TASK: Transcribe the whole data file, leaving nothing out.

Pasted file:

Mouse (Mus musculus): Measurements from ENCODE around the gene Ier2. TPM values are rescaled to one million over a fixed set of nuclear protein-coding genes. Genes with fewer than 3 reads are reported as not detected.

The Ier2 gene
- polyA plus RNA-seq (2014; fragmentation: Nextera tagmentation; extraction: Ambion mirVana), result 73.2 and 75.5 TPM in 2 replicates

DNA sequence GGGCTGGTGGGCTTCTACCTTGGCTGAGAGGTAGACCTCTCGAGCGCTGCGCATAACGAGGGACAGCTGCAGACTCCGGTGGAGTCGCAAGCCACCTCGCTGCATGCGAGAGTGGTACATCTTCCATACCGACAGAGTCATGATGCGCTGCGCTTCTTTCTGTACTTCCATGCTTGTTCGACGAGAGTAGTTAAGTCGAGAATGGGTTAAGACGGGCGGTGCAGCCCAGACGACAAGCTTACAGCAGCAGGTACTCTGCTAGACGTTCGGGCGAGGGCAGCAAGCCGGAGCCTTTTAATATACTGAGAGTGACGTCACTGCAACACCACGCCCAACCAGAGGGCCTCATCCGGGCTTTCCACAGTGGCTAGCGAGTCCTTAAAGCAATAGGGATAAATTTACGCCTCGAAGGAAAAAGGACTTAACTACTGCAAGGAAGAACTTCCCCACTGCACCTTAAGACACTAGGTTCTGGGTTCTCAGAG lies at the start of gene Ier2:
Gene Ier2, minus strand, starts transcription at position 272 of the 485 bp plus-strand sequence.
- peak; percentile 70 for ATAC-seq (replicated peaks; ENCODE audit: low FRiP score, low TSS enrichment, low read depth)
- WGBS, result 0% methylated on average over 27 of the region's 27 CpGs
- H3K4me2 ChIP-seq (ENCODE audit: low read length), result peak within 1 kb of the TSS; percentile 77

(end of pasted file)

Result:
Mouse (Mus musculus): Measurements from ENCODE around the gene Ier2. TPM values are rescaled to one million over a fixed set of nuclear protein-coding genes. Genes with fewer than 3 reads are reported as not detected.

The Ier2 gene
- polyA plus RNA-seq (2014; fragmentation: Nextera tagmentation; extraction: Ambion mirVana), result 73.2 and 75.5 TPM in 2 replicates

DNA sequence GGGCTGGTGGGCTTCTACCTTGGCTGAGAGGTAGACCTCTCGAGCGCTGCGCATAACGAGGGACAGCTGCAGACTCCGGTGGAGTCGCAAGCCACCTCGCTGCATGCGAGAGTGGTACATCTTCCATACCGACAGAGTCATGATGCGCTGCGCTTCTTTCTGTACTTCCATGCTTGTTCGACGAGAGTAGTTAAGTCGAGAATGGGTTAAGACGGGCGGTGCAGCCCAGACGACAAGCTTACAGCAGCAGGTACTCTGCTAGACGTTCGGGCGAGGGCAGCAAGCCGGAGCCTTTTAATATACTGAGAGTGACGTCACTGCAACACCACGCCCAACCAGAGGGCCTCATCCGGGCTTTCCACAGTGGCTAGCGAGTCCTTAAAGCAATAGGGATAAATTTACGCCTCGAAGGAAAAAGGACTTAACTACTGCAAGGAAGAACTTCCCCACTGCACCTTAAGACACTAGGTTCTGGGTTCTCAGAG lies at the start of gene Ier2:
Gene Ier2, minus strand, starts transcription at position 272 of the 485 bp plus-strand sequence.
- peak; percentile 70 for ATAC-seq (replicated peaks; ENCODE audit: low FRiP score, low TSS enrichment, low read depth)
- WGBS, result 0% methylated on average over 27 of the region's 27 CpGs
- H3K4me2 ChIP-seq (ENCODE audit: low read length), result peak within 1 kb of the TSS; percentile 77